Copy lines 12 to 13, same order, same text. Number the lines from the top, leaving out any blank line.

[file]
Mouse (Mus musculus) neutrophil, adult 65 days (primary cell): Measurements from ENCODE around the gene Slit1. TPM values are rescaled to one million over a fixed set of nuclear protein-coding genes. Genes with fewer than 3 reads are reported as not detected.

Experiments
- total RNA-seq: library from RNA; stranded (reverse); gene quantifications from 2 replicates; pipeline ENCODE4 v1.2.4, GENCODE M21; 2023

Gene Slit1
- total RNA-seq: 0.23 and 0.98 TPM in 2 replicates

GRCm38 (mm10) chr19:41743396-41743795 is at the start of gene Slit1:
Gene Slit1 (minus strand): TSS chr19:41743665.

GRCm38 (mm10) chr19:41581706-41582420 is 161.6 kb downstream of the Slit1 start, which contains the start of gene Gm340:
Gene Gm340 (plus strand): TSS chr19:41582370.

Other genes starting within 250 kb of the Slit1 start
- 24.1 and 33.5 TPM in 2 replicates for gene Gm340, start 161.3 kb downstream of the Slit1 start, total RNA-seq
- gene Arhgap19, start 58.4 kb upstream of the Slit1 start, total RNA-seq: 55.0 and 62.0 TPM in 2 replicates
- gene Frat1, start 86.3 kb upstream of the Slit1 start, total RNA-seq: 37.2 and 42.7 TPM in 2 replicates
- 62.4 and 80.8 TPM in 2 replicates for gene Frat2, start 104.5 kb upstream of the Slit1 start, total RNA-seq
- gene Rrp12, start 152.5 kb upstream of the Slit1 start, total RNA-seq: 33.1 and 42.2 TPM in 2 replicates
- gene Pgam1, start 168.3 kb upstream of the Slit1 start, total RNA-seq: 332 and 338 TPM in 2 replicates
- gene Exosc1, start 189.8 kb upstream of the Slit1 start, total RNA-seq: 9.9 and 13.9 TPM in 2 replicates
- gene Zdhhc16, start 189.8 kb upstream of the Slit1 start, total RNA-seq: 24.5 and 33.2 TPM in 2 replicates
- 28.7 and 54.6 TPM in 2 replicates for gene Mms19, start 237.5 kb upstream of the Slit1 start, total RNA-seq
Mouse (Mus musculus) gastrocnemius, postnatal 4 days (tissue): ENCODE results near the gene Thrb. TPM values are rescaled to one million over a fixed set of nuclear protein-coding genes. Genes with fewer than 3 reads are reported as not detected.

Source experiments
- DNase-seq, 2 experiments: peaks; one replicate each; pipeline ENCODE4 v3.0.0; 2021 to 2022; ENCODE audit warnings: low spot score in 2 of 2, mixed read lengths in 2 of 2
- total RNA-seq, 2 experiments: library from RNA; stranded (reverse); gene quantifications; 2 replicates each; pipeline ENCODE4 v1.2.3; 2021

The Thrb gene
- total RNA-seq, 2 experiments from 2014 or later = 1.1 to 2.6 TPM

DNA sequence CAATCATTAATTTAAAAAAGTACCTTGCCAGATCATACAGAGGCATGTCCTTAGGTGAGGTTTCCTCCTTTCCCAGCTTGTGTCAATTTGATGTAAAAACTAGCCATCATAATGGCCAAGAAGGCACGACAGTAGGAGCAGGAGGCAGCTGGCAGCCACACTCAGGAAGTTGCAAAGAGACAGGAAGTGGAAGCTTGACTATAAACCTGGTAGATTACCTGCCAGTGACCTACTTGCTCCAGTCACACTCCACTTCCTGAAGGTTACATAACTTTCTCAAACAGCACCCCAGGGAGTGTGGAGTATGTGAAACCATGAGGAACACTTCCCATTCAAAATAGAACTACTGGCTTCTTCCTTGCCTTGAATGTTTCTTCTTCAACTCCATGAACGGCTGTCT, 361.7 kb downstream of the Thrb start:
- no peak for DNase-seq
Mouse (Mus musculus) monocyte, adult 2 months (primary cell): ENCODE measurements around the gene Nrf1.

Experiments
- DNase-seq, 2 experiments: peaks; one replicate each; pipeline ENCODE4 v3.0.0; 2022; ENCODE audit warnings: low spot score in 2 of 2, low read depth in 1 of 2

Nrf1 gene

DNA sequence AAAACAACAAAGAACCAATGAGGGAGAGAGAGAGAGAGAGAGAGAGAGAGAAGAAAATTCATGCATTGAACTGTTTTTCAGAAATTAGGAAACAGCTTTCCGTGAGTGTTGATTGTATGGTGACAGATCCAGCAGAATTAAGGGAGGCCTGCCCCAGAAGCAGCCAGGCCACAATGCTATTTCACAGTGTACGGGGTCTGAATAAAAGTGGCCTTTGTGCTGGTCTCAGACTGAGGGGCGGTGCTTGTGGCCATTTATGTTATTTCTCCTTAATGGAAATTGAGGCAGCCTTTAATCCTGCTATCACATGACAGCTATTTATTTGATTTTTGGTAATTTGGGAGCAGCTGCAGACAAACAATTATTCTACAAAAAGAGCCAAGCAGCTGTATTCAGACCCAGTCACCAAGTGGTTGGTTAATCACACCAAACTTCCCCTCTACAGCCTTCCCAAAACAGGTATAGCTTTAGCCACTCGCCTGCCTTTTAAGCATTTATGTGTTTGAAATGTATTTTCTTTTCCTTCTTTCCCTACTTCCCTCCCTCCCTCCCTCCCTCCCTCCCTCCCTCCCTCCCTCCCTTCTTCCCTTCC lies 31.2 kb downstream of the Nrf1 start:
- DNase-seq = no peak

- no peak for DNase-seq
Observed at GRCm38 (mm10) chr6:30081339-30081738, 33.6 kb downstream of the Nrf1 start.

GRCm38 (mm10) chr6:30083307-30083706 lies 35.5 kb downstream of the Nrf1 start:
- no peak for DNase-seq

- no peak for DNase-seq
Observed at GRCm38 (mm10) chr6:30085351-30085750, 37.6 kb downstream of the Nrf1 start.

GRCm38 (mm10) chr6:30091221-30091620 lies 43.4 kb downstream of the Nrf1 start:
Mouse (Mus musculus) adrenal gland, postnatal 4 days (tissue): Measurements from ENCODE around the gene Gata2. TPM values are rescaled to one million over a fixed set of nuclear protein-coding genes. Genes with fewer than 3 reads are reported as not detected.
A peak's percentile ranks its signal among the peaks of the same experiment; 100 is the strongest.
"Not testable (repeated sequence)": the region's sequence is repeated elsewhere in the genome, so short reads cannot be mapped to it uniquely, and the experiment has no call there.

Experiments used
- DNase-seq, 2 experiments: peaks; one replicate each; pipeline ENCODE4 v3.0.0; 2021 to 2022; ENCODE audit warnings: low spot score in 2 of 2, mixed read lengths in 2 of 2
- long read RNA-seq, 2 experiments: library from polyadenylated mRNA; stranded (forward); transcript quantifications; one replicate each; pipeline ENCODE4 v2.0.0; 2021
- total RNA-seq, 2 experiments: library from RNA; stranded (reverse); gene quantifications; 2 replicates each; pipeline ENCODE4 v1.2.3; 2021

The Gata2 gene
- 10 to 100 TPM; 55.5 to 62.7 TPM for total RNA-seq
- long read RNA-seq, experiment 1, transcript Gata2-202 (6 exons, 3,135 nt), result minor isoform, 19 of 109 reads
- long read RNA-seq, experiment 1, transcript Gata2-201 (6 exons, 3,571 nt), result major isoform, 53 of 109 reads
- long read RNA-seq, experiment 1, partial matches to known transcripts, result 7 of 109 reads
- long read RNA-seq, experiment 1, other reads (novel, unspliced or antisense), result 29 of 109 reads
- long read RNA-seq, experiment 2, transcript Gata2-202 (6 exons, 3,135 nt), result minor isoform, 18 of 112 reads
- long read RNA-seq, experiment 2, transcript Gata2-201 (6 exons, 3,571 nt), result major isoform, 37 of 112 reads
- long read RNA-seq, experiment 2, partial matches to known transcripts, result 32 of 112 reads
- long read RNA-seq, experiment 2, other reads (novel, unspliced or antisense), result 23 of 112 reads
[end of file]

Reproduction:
- gene Arhgap19, start 58.4 kb upstream of the Slit1 start, total RNA-seq: 55.0 and 62.0 TPM in 2 replicates
- gene Frat1, start 86.3 kb upstream of the Slit1 start, total RNA-seq: 37.2 and 42.7 TPM in 2 replicates